The Organic Growth of Independent Jewish Spiritual Communities
by Amy Dean:
“According to the major Jewish federations’ own internal census, Conservative congregations’ membership is in “free fall,” having dropped by 14 percent since 2001. The Reform movement is experiencing similar drop-offs in membership, especially in the 18-34 year old age range. The labor movement’s decline in numbers has been widely documented: a January article in the New York Times announced that union membership in the U.S. workforce had fallen to 11.4 percent, its lowest point in almost a hundred years. While these movements comprised mainly of middle-aged and elders squabble internally over how to regain a foothold, it may not be a surprise that younger people—and in the case of labor, immigrant workers— are busy organizing alongside them. And, as with their predecessors, the new followers of both Judaism and organized labor are reaching out, recognizing and supporting one another.
Mishkan Chicago is one of the new independent spiritual communities; its name echoes that of a group of fellow-travelers that helped the Israelites of old keep their faith alive without the sanctuary of temples and synagogues. “Mishkan convenes in and outside of synagogue spaces—in yoga and dance spaces, living rooms, spiritual centers and backyards—where ever people are gathered in holy intention. We partner with other community groups to further that holy work,” reads a statement on its website.
Mishkan’s popularity with younger Jews seems to have staying power: now in its third year, the group has a dynamic and popular leader in Rabbi Lizzi Heydemann, and an impressive menu of holiday-related and regular events designed to welcome newcomers. According to Executive Director Jare Akchin, around 500 people attended each of the group’s high holiday services last fall, and another 150-180 attend Mishkan’s Friday night Shabbat services.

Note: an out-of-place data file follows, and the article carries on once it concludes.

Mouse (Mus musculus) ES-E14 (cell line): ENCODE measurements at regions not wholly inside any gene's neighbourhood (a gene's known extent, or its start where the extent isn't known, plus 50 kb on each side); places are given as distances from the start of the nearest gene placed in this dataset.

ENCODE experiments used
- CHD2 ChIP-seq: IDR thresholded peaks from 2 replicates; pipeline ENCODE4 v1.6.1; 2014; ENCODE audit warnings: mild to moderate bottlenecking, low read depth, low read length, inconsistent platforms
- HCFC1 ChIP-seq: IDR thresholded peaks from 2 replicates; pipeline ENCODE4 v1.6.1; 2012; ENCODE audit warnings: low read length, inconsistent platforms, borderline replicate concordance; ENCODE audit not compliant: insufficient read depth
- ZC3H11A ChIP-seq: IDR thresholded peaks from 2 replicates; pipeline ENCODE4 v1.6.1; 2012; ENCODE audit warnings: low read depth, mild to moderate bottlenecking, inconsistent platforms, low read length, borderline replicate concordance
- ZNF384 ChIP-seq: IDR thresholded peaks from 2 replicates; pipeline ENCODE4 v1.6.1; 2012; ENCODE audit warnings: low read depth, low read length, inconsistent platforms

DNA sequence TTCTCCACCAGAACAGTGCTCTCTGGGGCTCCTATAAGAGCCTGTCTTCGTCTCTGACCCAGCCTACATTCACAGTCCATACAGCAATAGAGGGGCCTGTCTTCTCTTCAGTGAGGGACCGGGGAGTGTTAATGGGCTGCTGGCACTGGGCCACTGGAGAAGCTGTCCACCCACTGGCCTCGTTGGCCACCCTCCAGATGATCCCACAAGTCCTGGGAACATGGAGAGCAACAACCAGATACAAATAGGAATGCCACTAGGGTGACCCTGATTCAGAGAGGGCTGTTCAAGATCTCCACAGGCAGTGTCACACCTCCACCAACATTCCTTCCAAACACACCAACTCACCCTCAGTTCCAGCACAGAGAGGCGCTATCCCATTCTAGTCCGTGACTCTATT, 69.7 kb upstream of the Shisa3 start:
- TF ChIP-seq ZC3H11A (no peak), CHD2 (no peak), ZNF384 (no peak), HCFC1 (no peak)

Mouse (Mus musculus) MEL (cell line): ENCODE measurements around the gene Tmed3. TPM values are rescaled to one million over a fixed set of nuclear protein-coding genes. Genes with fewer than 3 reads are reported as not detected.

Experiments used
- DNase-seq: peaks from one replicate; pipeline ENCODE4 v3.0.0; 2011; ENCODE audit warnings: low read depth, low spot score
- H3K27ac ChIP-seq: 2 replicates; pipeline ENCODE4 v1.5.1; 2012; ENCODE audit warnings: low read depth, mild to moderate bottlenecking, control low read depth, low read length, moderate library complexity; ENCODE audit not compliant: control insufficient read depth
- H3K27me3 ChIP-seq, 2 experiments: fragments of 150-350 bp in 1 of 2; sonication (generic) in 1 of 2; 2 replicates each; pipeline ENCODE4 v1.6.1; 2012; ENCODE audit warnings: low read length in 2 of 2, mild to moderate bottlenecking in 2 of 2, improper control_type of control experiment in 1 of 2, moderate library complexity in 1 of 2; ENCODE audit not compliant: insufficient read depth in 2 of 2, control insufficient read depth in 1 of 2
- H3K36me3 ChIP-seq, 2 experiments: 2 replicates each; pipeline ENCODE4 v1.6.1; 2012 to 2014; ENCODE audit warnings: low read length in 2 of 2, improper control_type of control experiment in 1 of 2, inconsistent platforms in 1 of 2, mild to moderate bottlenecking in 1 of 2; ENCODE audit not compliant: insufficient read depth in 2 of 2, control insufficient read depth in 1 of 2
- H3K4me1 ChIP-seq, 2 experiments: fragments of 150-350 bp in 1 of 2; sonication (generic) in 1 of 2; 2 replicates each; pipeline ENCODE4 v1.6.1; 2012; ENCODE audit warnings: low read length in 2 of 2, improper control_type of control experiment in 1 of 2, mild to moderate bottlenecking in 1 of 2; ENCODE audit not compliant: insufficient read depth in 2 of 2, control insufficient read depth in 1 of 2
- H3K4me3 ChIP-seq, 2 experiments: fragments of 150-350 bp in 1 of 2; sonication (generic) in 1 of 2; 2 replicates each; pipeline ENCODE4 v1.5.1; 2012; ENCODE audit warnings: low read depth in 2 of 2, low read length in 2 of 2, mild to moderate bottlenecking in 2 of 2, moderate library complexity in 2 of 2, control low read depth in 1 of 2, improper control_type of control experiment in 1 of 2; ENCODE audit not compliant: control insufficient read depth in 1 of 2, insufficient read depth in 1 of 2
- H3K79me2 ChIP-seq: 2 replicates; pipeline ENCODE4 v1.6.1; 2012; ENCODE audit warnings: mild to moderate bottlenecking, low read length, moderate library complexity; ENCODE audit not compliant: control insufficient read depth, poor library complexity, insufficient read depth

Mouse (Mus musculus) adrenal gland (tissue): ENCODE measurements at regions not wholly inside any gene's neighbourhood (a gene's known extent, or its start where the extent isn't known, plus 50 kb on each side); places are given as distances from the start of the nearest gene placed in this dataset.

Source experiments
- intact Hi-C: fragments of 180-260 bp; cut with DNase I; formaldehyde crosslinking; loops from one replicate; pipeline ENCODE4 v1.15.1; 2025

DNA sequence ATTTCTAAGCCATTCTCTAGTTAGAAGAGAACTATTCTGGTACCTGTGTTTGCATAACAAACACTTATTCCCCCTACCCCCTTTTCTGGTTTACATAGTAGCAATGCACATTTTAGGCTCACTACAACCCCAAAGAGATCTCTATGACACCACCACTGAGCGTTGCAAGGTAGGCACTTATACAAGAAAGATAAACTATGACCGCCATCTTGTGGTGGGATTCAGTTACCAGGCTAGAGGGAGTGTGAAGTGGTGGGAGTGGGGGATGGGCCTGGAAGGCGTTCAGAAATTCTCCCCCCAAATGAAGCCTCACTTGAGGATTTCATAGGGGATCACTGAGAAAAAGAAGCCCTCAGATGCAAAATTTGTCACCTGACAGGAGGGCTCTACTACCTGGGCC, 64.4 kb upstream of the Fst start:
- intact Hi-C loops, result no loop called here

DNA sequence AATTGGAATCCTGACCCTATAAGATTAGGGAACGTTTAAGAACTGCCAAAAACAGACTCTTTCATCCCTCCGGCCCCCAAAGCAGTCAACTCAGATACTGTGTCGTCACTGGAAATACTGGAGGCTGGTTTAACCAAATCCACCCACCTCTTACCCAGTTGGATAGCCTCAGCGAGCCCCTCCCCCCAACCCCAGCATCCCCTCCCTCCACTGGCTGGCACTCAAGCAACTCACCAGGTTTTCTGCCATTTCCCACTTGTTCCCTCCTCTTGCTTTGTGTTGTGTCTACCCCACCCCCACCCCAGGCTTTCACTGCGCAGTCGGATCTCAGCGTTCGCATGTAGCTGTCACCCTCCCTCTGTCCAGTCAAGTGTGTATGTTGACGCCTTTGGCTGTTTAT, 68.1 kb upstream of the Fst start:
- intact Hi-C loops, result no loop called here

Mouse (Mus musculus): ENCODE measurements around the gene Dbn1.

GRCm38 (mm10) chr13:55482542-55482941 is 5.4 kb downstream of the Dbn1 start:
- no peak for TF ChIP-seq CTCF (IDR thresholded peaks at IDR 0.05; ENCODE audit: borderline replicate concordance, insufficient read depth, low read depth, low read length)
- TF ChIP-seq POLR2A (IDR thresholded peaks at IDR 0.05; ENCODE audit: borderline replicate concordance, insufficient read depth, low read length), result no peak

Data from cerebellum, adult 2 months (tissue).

Jews have built similar communities in Seattle, Los Angeles, San Francisco, New York, and Toronto; others may be in development elsewhere. Rabbi Noa Kushner of The Kitchen in San Francisco estimates that the people involved in these groups number “well in the thousands. This is a movement driven by people younger than baby boomers, and is nation wide.” Because encouraging drop-ins is a core part of this movement, it is difficult to gauge the impact of these communities by counting membership rolls.
Rabbi Heydemann says that for groups like Mishkan Chicago, being unaffiliated is mainly a pragmatic choice. “Affiliation with a movement costs money,” she said. “And a lot of these groups are operating on a shoestring. Nobody has showed us a reason why we need that.” Heydemann explained that this allows the groups the freedom to tailor their mission locally: “We’re all approaching this from the particular contours of the city in which we live. I’m lovingly referring to it all as independent, homegrown, local, organic spiritual community.”
Heydemann says that despite the highly localized missions and structures of these spiritual communities, though, they have a shared commitment to social justice and progressive issues. The groups also espouse a kind of DIY Judaism that emphasizes ritual, prayer, intensive study, and discussion in equal measure. This open approach, with its appeal to a broad base of those new to Judaism and disaffected younger Jews, has also attracted rabbinical students eager to replicate and nourish the new model. “I trained at Ikar,” says Heydemann. “And we have rabbinic students learning the ethic and approach—there’s already kind of a genealogy of independent spiritual communities.” (http://www.tikkun.org/nextgen/old-roots-new-branches-jewish-spiritual-communities-and-the-rise-of-alt-labor)